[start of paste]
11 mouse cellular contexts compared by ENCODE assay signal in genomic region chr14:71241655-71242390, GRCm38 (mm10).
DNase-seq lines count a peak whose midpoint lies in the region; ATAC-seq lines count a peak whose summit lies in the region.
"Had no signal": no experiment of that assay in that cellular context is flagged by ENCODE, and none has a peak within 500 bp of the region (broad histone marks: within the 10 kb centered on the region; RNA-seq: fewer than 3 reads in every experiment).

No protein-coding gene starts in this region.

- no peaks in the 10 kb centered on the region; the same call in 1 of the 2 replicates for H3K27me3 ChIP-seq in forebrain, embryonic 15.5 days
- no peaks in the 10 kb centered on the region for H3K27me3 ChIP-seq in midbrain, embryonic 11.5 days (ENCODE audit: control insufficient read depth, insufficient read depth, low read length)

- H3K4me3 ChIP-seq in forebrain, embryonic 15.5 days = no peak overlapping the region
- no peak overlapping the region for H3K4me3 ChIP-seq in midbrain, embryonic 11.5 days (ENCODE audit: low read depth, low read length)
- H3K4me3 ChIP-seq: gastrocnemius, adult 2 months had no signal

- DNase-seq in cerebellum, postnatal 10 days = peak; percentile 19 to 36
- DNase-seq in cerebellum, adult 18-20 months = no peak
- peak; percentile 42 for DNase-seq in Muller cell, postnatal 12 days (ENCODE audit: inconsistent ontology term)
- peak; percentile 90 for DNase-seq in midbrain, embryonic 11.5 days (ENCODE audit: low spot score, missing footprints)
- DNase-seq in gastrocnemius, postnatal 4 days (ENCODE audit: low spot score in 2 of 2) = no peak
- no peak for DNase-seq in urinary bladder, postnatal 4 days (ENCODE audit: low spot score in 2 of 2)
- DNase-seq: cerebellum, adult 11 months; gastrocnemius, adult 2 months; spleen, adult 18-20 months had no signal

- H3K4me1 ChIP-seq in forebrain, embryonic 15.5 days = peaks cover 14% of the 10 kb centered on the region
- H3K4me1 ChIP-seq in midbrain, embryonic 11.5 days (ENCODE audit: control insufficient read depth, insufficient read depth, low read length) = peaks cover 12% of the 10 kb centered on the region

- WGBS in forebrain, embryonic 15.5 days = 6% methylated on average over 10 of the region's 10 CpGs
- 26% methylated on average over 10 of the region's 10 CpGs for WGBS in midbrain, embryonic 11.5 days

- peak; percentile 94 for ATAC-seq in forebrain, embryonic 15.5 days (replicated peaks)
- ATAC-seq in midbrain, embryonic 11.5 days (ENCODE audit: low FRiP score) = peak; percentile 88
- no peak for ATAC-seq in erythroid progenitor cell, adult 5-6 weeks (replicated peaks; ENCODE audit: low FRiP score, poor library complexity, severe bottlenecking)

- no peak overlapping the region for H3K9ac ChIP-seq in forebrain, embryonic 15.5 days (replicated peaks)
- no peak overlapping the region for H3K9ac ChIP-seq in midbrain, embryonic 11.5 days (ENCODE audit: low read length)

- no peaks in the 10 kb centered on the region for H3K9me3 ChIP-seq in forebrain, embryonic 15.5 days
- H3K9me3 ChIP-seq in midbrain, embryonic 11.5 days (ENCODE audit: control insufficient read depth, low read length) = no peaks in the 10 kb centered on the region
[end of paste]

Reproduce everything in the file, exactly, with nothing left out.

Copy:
11 mouse cellular contexts compared by ENCODE assay signal in genomic region chr14:71241655-71242390, GRCm38 (mm10).
DNase-seq lines count a peak whose midpoint lies in the region; ATAC-seq lines count a peak whose summit lies in the region.
"Had no signal": no experiment of that assay in that cellular context is flagged by ENCODE, and none has a peak within 500 bp of the region (broad histone marks: within the 10 kb centered on the region; RNA-seq: fewer than 3 reads in every experiment).

No protein-coding gene starts in this region.

- no peaks in the 10 kb centered on the region; the same call in 1 of the 2 replicates for H3K27me3 ChIP-seq in forebrain, embryonic 15.5 days
- no peaks in the 10 kb centered on the region for H3K27me3 ChIP-seq in midbrain, embryonic 11.5 days (ENCODE audit: control insufficient read depth, insufficient read depth, low read length)

- H3K4me3 ChIP-seq in forebrain, embryonic 15.5 days = no peak overlapping the region
- no peak overlapping the region for H3K4me3 ChIP-seq in midbrain, embryonic 11.5 days (ENCODE audit: low read depth, low read length)
- H3K4me3 ChIP-seq: gastrocnemius, adult 2 months had no signal

- DNase-seq in cerebellum, postnatal 10 days = peak; percentile 19 to 36
- DNase-seq in cerebellum, adult 18-20 months = no peak
- peak; percentile 42 for DNase-seq in Muller cell, postnatal 12 days (ENCODE audit: inconsistent ontology term)
- peak; percentile 90 for DNase-seq in midbrain, embryonic 11.5 days (ENCODE audit: low spot score, missing footprints)
- DNase-seq in gastrocnemius, postnatal 4 days (ENCODE audit: low spot score in 2 of 2) = no peak
- no peak for DNase-seq in urinary bladder, postnatal 4 days (ENCODE audit: low spot score in 2 of 2)
- DNase-seq: cerebellum, adult 11 months; gastrocnemius, adult 2 months; spleen, adult 18-20 months had no signal

- H3K4me1 ChIP-seq in forebrain, embryonic 15.5 days = peaks cover 14% of the 10 kb centered on the region
- H3K4me1 ChIP-seq in midbrain, embryonic 11.5 days (ENCODE audit: control insufficient read depth, insufficient read depth, low read length) = peaks cover 12% of the 10 kb centered on the region

- WGBS in forebrain, embryonic 15.5 days = 6% methylated on average over 10 of the region's 10 CpGs
- 26% methylated on average over 10 of the region's 10 CpGs for WGBS in midbrain, embryonic 11.5 days

- peak; percentile 94 for ATAC-seq in forebrain, embryonic 15.5 days (replicated peaks)
- ATAC-seq in midbrain, embryonic 11.5 days (ENCODE audit: low FRiP score) = peak; percentile 88
- no peak for ATAC-seq in erythroid progenitor cell, adult 5-6 weeks (replicated peaks; ENCODE audit: low FRiP score, poor library complexity, severe bottlenecking)

- no peak overlapping the region for H3K9ac ChIP-seq in forebrain, embryonic 15.5 days (replicated peaks)
- no peak overlapping the region for H3K9ac ChIP-seq in midbrain, embryonic 11.5 days (ENCODE audit: low read length)

- no peaks in the 10 kb centered on the region for H3K9me3 ChIP-seq in forebrain, embryonic 15.5 days
- H3K9me3 ChIP-seq in midbrain, embryonic 11.5 days (ENCODE audit: control insufficient read depth, low read length) = no peaks in the 10 kb centered on the region